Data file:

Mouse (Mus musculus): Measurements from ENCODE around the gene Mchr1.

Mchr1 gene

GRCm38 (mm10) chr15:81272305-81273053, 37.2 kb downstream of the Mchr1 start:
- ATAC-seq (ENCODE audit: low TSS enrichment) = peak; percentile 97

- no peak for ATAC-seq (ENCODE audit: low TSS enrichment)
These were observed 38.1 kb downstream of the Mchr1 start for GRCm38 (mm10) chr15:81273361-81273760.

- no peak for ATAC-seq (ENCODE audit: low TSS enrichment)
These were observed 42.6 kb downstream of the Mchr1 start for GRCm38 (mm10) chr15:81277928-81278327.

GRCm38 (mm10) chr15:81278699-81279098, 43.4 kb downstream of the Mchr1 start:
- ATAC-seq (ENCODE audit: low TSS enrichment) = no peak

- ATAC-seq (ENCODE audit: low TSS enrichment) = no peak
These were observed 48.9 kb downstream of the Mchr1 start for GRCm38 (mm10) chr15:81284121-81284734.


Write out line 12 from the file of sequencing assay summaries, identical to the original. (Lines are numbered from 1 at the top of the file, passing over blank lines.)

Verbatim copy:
These were observed 48.9 kb downstream of the Mchr1 start for GRCm38 (mm10) chr15:81284121-81284734.